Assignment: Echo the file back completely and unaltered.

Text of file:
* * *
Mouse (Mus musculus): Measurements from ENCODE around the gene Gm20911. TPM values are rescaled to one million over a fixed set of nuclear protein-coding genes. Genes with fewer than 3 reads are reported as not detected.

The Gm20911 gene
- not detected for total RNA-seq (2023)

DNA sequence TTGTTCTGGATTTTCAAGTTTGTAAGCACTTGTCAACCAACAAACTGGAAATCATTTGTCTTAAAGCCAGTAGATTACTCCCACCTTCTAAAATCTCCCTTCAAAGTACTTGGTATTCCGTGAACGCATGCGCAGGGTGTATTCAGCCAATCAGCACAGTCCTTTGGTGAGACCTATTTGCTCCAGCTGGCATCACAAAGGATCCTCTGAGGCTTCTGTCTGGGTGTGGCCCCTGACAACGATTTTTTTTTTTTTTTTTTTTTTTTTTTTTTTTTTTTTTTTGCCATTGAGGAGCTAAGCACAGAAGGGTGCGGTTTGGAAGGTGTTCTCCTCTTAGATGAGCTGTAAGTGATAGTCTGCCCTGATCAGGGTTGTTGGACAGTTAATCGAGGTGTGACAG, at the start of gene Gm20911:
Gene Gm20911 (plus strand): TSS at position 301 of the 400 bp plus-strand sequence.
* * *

Mouse (Mus musculus): Measurements from ENCODE around the gene Gm20911. TPM values are rescaled to one million over a fixed set of nuclear protein-coding genes. Genes with fewer than 3 reads are reported as not detected.

The Gm20911 gene
- not detected for total RNA-seq (2023)

DNA sequence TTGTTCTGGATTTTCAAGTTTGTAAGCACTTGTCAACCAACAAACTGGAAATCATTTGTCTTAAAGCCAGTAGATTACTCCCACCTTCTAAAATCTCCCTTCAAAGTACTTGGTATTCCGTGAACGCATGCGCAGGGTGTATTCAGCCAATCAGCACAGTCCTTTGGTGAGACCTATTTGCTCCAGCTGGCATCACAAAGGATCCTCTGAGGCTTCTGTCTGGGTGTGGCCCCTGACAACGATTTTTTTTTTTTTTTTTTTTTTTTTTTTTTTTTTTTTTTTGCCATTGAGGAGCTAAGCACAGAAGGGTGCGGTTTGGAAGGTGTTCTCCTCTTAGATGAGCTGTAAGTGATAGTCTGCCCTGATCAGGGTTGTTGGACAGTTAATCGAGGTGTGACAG, at the start of gene Gm20911:
Gene Gm20911 (plus strand): TSS at position 301 of the 400 bp plus-strand sequence.